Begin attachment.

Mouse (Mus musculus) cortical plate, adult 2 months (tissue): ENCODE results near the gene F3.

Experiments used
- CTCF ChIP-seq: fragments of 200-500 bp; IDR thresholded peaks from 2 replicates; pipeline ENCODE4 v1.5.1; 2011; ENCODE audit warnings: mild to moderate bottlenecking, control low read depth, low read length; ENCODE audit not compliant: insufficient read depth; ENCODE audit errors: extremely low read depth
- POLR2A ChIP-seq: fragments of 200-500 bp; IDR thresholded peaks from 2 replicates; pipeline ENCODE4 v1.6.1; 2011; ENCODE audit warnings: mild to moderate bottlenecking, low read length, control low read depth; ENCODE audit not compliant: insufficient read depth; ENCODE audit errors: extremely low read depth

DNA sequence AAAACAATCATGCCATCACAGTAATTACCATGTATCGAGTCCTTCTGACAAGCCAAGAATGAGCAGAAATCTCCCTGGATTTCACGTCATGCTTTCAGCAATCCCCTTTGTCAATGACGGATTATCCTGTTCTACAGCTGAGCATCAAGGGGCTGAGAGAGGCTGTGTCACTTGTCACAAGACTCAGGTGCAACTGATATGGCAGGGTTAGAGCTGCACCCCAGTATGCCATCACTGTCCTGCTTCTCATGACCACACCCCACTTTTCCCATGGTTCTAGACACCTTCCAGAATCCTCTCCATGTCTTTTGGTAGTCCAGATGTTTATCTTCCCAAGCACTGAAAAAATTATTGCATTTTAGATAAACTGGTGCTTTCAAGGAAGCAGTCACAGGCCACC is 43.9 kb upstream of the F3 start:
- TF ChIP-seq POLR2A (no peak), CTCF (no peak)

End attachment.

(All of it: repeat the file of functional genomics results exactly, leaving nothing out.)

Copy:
Mouse (Mus musculus) cortical plate, adult 2 months (tissue): ENCODE results near the gene F3.

Experiments used
- CTCF ChIP-seq: fragments of 200-500 bp; IDR thresholded peaks from 2 replicates; pipeline ENCODE4 v1.5.1; 2011; ENCODE audit warnings: mild to moderate bottlenecking, control low read depth, low read length; ENCODE audit not compliant: insufficient read depth; ENCODE audit errors: extremely low read depth
- POLR2A ChIP-seq: fragments of 200-500 bp; IDR thresholded peaks from 2 replicates; pipeline ENCODE4 v1.6.1; 2011; ENCODE audit warnings: mild to moderate bottlenecking, low read length, control low read depth; ENCODE audit not compliant: insufficient read depth; ENCODE audit errors: extremely low read depth

DNA sequence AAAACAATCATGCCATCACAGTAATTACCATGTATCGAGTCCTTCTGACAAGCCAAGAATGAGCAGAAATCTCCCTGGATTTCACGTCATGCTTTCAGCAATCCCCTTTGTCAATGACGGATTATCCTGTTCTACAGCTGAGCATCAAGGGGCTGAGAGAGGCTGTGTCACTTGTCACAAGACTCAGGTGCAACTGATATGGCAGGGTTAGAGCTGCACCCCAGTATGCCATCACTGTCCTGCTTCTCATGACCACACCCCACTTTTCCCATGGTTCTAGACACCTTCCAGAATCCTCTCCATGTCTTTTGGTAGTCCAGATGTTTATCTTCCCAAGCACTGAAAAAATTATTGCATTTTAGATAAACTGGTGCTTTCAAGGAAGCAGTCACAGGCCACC is 43.9 kb upstream of the F3 start:
- TF ChIP-seq POLR2A (no peak), CTCF (no peak)